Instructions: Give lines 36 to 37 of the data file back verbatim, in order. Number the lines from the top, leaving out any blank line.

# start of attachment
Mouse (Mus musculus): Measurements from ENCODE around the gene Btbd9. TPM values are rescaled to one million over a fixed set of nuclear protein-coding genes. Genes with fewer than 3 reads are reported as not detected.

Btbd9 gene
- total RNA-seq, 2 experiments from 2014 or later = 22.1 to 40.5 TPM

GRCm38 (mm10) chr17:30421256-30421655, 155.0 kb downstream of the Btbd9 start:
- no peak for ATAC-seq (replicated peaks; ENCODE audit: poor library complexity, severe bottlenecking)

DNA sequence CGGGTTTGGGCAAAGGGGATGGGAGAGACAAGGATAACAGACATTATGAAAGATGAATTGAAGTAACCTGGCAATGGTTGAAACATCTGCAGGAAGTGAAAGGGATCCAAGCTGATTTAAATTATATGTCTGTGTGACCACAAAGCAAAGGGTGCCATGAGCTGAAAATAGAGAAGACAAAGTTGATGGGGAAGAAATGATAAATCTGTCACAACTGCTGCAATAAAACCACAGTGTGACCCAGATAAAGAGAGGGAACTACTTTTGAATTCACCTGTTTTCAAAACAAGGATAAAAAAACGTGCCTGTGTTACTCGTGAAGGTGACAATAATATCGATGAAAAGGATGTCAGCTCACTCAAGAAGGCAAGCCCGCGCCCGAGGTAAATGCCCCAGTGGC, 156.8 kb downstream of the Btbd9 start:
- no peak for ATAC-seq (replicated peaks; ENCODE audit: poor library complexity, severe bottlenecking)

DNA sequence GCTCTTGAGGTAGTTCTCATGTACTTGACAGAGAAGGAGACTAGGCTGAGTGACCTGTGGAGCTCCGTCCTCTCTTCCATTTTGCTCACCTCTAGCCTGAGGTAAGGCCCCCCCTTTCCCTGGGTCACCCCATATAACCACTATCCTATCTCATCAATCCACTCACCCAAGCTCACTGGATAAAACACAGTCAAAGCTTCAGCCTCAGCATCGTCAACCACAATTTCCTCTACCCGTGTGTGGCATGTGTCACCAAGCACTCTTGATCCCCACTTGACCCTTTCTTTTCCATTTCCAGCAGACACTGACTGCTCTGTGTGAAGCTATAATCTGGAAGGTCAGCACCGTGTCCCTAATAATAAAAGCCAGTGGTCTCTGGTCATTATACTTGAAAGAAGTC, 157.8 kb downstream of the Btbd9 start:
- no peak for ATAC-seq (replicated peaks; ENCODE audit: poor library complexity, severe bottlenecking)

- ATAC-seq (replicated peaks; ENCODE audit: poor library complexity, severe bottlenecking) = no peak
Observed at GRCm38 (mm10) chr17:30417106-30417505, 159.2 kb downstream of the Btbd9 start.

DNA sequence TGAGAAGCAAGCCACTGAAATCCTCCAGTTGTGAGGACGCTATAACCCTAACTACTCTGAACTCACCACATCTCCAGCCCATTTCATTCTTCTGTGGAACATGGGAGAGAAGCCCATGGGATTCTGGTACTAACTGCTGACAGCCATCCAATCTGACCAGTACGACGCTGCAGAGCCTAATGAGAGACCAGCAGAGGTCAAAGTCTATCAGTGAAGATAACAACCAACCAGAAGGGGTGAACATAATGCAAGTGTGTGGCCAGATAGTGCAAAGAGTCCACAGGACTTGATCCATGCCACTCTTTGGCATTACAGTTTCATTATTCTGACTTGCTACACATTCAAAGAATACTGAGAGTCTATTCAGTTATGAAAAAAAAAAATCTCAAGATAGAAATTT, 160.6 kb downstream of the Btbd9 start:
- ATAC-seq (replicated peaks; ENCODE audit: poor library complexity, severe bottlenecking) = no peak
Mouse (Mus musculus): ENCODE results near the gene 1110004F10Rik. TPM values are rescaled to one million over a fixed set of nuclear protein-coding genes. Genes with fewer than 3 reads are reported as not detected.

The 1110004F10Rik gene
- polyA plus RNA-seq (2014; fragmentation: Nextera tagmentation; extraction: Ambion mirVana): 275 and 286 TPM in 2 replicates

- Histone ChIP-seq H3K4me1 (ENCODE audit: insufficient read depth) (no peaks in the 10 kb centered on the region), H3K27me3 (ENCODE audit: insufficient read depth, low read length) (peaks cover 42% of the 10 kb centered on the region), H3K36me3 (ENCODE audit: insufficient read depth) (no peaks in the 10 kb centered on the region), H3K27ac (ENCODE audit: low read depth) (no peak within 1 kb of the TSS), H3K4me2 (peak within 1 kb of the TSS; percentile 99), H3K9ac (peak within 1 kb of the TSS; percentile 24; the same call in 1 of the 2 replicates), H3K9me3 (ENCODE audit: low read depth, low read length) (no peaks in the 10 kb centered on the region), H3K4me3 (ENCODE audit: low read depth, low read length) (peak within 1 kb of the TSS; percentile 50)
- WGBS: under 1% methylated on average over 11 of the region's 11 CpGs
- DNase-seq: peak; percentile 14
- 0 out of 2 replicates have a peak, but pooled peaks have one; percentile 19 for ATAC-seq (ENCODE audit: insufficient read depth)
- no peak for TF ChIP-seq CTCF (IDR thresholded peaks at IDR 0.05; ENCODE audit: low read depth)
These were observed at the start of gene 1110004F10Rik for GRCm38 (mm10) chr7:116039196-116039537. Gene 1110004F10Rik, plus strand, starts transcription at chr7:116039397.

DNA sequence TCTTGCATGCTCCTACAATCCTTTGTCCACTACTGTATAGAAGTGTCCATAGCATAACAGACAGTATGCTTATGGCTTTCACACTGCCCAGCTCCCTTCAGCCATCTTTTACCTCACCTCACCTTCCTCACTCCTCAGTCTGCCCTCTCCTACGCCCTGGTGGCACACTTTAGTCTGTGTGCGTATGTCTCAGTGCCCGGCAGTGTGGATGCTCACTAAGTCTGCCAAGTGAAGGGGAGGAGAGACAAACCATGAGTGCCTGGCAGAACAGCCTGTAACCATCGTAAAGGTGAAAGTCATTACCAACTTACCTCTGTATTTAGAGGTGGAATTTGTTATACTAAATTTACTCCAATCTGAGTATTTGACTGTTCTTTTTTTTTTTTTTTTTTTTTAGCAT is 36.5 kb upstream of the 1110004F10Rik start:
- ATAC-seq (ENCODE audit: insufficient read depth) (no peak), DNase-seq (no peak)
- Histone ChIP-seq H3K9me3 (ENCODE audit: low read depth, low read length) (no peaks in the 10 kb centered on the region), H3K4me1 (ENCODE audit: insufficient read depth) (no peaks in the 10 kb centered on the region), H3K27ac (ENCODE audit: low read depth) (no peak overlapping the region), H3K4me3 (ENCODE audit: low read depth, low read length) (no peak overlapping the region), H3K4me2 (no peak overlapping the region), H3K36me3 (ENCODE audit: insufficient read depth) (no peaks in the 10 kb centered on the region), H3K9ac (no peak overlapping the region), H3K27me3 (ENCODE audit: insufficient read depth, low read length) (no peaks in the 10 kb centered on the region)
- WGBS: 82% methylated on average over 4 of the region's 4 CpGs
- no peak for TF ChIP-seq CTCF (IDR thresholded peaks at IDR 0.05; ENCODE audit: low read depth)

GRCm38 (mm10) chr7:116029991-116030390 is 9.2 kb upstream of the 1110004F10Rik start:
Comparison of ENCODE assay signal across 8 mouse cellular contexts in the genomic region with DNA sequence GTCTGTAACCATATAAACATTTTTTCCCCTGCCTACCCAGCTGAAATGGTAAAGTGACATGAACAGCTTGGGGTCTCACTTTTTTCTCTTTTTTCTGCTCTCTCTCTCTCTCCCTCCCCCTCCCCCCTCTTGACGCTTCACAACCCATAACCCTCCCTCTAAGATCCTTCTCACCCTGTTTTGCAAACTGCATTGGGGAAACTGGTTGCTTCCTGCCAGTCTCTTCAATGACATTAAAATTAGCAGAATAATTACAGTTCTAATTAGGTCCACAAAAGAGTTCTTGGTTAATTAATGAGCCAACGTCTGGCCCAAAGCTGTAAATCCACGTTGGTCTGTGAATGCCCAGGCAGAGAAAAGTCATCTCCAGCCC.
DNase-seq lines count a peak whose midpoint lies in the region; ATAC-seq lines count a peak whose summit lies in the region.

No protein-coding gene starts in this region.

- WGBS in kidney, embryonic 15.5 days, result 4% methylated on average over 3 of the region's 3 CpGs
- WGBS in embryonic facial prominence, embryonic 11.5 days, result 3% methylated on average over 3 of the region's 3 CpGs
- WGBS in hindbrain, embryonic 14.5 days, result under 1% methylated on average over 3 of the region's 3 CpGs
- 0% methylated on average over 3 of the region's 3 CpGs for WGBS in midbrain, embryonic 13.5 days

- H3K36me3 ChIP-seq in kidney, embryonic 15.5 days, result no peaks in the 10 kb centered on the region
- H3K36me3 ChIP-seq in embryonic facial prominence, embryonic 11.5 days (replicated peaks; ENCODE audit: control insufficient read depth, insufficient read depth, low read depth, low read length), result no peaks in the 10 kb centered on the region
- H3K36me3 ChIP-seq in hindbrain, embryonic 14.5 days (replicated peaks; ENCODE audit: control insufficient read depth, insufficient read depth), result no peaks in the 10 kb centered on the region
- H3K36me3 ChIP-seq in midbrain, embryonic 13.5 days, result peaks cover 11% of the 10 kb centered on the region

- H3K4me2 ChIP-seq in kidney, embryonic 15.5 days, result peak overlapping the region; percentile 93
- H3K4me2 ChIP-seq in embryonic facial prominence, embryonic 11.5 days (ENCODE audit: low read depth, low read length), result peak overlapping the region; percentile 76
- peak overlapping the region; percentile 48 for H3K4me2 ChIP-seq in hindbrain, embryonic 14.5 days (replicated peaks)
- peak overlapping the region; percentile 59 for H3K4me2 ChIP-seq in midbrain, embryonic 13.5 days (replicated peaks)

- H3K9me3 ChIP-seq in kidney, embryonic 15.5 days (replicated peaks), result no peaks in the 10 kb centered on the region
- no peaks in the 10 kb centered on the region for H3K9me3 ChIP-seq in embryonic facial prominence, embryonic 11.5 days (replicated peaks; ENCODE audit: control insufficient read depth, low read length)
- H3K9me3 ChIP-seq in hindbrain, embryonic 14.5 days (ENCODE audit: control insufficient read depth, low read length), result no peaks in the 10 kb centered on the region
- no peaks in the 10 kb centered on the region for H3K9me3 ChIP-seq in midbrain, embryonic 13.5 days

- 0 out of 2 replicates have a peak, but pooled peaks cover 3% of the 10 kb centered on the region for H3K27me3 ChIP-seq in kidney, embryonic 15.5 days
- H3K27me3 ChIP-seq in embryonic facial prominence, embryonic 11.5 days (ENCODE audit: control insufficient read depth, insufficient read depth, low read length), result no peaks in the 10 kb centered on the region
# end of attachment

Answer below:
- H3K36me3 ChIP-seq in kidney, embryonic 15.5 days, result no peaks in the 10 kb centered on the region
- H3K36me3 ChIP-seq in embryonic facial prominence, embryonic 11.5 days (replicated peaks; ENCODE audit: control insufficient read depth, insufficient read depth, low read depth, low read length), result no peaks in the 10 kb centered on the region